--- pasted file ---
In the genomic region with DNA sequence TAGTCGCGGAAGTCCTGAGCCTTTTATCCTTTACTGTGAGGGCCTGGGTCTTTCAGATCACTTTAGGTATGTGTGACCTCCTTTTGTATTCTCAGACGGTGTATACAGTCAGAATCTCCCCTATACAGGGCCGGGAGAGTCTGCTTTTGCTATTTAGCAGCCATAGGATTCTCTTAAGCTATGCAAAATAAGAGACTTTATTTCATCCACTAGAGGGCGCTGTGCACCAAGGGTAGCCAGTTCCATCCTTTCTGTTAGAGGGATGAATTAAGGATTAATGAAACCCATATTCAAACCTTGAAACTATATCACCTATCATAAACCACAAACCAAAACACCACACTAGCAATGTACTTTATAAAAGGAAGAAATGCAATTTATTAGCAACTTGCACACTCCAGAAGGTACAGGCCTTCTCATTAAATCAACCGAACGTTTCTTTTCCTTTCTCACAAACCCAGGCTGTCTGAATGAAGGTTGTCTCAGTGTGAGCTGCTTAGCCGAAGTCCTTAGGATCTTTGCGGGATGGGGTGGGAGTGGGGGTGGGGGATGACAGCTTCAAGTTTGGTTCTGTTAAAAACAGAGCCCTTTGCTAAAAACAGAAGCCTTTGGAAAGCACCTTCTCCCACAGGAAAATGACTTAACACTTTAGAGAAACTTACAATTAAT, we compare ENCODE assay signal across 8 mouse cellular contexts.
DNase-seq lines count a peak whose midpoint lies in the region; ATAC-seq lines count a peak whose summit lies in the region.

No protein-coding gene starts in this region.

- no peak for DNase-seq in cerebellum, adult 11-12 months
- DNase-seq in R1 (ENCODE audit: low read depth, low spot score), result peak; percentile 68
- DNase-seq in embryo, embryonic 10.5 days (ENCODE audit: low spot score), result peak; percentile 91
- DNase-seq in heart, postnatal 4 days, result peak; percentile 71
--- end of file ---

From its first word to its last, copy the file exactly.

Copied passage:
In the genomic region with DNA sequence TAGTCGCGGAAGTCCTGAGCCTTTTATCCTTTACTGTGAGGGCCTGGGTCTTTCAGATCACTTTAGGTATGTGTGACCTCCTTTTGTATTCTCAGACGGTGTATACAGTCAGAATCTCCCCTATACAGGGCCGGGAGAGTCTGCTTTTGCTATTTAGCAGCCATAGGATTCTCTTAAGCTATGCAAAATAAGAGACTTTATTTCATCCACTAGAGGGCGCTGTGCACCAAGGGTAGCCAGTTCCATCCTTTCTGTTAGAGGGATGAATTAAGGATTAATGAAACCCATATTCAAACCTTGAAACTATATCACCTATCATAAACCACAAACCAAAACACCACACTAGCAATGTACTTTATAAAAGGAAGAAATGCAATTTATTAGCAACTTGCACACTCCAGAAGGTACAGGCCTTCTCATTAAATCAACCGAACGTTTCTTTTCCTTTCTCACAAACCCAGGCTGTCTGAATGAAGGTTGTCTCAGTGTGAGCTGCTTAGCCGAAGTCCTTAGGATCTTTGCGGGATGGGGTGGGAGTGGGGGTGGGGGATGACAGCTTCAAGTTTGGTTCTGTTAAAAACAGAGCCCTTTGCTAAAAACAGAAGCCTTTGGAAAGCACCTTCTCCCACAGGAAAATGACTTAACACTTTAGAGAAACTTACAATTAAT, we compare ENCODE assay signal across 8 mouse cellular contexts.
DNase-seq lines count a peak whose midpoint lies in the region; ATAC-seq lines count a peak whose summit lies in the region.

No protein-coding gene starts in this region.

- no peak for DNase-seq in cerebellum, adult 11-12 months
- DNase-seq in R1 (ENCODE audit: low read depth, low spot score), result peak; percentile 68
- DNase-seq in embryo, embryonic 10.5 days (ENCODE audit: low spot score), result peak; percentile 91
- DNase-seq in heart, postnatal 4 days, result peak; percentile 71